One of the protesters was a first grade teacher. She stood with a sign that read, "15 is Not an Adult." She told the newscasters, "He is a child. How can we treat him as an adult when he is not an adult? …We've decided in very calm moments to let people vote at a certain age, drive at a certain age. But in anger, we decide to try children as adults. It doesn't solve the problems of the nation to lock him up." Another young protester shyly spoke to the cameras, "All they're doing is throwing another life away."

As with any heated controversial issue though, not everyone feels the same as these protestors do.

Historically, the juvenile system was put in place because our society recognized that children are different than adults. They may not have the mental maturity to understand the consequences of their actions. Also, because they are young, there is a better chance to rehabilitate them. Looking at California as an example, the juvenile system and the adult system are very different. I met with Frank Janowicz, a former cop, who now teaches kids in juvenile hall in Los Angeles. He said that the California Youth Authority provides a lot of education programs. "You can learn to be a plumber or an electrician for example, but the adult corrections programs have no such opportunities." According to Janowicz, the adult facilities used to offer educational programs, but in 1995 former Governor Wilson passed a bill that cut funding for them. The opportunity for minors to receive rehabilitation within the adult system seems bleak. If we put minors in adult jails, are we giving up on them? I asked former L.A. gang member Oscar what he thought of trying Andy as an adult. He responded, "They have to give him another chance. He's just a little kid. He can change. How is he gonna fly? He's like a little bird. If he's in jail, he can't fly."

Oscar used to be in a gang.  He says you can't fly free if you're in prison
Statistics on the outcomes of young people in adult jails are frightening. In an adult institution, young prisoners are subject to physical and sexual assault by older prisoners. Minors are more likely to commit a second crime if they have been in an adult system rather than a juvenile one. (Being surrounded by hardened criminals is hardly a way to grow up to be a healthy citizen of our country.) Then there are the statistics regarding race... It is more common for a minority offender to be tried as an adult than a white offender. And no matter what your ethnic background, studies show that a young person sent to adult prison is more likely to commit suicide. These are scary facts-all of them. But the fact that matters the most still remains: Young people continue to commit violent crimes and our society needs to deal with them.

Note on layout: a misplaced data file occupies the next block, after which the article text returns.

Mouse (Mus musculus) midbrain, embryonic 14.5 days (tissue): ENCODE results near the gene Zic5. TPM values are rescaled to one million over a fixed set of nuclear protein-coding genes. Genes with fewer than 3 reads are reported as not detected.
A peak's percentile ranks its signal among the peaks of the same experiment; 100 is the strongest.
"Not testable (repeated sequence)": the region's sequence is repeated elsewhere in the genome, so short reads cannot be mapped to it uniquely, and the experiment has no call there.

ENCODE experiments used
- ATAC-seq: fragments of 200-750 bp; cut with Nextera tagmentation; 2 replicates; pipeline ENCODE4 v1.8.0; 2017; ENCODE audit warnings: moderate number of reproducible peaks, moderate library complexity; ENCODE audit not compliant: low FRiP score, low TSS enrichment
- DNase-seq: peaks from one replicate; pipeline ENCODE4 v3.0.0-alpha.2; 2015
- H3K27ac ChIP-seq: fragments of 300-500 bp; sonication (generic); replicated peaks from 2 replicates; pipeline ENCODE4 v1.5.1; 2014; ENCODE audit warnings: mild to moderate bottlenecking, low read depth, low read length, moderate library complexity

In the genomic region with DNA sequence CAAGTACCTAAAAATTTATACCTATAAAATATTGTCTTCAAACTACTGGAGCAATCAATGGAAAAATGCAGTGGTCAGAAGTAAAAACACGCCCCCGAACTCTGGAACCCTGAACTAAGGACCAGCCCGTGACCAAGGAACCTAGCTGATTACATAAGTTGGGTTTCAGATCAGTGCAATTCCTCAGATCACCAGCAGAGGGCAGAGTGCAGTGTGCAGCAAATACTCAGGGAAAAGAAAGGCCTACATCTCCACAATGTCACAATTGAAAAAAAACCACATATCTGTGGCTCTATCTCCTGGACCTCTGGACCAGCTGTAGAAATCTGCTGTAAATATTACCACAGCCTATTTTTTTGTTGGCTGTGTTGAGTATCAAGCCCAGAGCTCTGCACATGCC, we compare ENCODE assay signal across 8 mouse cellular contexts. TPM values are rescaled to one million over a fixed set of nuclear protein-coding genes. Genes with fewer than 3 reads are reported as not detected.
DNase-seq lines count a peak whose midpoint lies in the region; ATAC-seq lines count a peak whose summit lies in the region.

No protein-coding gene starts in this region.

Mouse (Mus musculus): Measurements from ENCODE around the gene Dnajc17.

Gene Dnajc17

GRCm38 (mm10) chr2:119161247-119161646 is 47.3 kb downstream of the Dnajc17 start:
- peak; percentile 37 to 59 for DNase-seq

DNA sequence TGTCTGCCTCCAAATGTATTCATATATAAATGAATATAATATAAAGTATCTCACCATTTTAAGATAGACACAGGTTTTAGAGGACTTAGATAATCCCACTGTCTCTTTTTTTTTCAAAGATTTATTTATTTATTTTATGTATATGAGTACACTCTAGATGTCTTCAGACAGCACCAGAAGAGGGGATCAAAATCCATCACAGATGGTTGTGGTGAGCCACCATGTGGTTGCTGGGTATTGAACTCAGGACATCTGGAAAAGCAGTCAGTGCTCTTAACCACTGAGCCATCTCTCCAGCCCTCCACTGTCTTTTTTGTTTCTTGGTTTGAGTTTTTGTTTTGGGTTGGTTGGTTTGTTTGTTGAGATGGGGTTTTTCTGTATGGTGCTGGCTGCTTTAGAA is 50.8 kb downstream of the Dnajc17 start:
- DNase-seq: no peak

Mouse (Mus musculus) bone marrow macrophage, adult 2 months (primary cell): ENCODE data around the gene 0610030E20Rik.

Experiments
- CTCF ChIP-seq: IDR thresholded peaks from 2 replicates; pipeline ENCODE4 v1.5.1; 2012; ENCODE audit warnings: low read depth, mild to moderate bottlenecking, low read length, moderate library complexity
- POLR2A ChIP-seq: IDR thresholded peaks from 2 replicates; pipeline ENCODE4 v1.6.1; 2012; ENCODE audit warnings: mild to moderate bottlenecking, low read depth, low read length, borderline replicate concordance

As I did my research for this dispatch, I kept coming across words like "punishment" and "rehabilitation" but in all of these arguments, nowhere did I see the word "prevention." The day of the Columbine shootings, my colleagues and I discussed a kindergarten student at my school. He had exhibited a violent temper already at the age of five. His teacher wanted to get him tested in order to give him support from the school psychologist. But without the consent of his parents, the school could do nothing. By the time he was in first grade, he was suspended for assaulting another student. Eventually he did leave our school and the last that I heard, he was being home-schooled by his parents. We felt so powerless in trying to help this student as we wondered if he too was headed down the path of these other young people who eventually end up committing violent crimes. A difficult road lies ahead of us when young people feel their only outlet is violence. But instead of focusing on reacting to these crimes, maybe it's time we started focusing on preventing them.


Please email me at: jennifer@ustrek.org


Links to Other Dispatches

Nick - The birth of gangs: a violent reaction to poverty
Stephanie - Military boot camps for teens gone bad
Irene - Don't mess with Texas or 'Old Sparky' may call for you!
Neda - The prison industry - too many people, too many prisons
Nick - Police brutality is a problem that needs our attention